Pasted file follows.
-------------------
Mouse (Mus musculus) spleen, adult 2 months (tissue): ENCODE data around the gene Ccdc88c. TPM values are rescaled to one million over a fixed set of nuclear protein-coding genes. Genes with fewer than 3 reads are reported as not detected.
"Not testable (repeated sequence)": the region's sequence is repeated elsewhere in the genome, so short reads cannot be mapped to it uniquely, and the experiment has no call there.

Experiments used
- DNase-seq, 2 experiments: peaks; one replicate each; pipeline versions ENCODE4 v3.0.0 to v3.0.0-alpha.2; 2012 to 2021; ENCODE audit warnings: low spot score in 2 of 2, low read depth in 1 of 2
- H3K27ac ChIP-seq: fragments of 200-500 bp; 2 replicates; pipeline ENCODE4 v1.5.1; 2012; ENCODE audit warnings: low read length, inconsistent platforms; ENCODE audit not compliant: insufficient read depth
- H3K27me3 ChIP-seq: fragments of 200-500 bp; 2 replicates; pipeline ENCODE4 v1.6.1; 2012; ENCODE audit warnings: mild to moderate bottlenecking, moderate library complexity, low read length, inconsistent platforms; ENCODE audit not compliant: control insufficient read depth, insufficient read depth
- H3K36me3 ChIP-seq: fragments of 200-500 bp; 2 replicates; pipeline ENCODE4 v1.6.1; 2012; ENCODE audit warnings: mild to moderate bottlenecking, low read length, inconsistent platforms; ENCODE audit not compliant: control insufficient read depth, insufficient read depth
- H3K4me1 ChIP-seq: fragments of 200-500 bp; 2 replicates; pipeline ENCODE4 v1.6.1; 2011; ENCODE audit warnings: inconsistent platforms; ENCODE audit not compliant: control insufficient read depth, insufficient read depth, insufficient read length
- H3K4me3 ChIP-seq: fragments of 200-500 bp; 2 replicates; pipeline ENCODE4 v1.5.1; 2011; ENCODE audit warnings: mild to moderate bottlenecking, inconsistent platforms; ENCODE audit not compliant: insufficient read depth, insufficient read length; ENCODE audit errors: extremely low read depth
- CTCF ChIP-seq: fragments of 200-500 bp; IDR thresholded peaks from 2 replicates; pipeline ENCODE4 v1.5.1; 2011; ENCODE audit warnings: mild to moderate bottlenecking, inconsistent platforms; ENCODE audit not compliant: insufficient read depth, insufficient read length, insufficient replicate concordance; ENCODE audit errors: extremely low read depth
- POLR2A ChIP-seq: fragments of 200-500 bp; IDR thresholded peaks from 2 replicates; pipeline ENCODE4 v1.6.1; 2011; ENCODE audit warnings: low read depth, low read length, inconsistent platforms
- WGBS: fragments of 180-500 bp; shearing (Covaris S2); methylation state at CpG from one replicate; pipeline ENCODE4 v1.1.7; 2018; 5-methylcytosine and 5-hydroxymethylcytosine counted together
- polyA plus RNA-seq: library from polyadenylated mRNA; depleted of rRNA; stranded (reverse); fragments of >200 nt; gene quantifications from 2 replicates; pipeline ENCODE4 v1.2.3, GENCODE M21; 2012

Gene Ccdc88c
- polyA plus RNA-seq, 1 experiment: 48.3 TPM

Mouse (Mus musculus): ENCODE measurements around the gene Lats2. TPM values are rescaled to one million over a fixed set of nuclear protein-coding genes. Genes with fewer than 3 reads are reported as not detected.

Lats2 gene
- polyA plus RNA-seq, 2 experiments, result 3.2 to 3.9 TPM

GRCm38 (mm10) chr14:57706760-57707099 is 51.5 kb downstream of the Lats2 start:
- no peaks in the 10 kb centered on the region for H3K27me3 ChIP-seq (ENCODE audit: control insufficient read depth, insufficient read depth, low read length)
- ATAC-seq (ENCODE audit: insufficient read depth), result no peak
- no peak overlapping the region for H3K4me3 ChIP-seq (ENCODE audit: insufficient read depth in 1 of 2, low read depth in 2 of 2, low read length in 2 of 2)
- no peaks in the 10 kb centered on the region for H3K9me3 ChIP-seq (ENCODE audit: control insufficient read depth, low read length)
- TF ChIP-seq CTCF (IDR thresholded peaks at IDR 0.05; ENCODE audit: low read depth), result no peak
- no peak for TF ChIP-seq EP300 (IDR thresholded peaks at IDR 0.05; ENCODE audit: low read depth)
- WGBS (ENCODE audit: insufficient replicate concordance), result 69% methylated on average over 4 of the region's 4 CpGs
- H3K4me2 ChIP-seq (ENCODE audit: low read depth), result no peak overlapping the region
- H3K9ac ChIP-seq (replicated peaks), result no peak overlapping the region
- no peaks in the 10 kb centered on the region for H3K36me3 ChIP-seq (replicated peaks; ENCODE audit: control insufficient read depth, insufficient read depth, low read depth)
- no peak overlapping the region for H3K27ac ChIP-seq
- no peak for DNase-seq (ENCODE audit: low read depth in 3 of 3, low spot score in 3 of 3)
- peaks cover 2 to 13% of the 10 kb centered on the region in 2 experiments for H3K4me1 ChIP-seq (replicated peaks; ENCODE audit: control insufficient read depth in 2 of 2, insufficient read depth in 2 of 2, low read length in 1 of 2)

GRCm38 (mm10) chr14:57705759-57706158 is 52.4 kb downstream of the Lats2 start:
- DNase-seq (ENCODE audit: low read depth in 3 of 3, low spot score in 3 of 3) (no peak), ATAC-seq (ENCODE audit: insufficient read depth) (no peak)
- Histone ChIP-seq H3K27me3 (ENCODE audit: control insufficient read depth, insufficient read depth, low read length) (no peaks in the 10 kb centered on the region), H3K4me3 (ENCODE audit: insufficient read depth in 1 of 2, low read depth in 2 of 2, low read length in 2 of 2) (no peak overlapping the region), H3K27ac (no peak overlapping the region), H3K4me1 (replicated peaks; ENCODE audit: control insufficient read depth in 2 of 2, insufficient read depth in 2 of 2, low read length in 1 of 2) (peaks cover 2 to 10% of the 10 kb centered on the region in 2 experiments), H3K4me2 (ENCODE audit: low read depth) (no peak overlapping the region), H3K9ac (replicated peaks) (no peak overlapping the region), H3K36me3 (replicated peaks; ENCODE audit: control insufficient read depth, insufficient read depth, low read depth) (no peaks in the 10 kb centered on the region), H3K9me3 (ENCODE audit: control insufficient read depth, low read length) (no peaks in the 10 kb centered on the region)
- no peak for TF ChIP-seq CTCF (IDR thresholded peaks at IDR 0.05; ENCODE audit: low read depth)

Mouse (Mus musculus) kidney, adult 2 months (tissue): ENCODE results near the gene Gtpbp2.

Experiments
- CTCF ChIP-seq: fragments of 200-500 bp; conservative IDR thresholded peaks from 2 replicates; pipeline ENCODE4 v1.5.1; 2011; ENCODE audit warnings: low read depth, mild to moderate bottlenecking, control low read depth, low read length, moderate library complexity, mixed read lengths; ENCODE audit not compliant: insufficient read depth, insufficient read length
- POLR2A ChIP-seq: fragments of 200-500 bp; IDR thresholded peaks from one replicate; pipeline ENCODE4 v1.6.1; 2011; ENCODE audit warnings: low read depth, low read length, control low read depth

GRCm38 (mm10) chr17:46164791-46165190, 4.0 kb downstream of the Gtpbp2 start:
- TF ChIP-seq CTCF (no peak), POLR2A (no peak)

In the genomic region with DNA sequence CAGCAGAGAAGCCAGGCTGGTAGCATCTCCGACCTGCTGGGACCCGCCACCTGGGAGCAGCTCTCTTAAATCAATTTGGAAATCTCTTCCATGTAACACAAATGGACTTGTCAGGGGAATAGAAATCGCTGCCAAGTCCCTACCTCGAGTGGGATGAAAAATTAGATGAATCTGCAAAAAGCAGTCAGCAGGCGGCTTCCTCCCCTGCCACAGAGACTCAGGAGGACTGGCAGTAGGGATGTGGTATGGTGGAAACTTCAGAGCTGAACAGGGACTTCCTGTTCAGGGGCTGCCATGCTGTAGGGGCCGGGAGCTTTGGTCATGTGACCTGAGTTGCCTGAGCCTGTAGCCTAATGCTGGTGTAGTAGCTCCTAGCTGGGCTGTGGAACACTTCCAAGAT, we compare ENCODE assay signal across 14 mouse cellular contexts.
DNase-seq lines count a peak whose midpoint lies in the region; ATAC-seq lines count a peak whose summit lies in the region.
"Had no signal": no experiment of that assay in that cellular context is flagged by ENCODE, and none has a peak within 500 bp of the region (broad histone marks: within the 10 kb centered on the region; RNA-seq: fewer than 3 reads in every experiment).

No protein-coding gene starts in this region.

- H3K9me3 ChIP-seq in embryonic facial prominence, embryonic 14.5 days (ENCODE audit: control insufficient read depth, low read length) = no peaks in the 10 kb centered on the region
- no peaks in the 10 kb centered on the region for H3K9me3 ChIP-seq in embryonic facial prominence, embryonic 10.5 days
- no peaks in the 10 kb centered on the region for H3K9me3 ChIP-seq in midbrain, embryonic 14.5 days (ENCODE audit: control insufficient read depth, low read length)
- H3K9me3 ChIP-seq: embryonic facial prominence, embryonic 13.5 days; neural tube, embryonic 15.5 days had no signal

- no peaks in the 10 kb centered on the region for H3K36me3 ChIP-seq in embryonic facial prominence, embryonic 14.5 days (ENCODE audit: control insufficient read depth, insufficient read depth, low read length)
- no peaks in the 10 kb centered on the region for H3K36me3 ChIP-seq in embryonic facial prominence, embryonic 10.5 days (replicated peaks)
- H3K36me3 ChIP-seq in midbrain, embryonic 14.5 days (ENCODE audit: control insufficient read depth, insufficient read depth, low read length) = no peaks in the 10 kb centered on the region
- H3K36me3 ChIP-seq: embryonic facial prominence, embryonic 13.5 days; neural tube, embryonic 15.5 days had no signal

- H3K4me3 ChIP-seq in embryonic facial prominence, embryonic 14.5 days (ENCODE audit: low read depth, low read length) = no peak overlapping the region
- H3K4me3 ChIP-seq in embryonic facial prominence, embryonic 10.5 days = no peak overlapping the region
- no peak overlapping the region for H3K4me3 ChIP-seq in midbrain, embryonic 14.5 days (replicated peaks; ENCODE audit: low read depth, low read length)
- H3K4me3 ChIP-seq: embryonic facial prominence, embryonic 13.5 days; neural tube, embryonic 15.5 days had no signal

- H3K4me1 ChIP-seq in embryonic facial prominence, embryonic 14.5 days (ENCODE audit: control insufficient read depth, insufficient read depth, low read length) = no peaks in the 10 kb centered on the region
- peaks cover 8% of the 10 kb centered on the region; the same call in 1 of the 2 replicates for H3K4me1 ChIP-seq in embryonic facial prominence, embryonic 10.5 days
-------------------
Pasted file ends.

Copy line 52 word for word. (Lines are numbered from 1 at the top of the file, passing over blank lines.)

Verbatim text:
- no peaks in the 10 kb centered on the region for H3K36me3 ChIP-seq in embryonic facial prominence, embryonic 10.5 days (replicated peaks)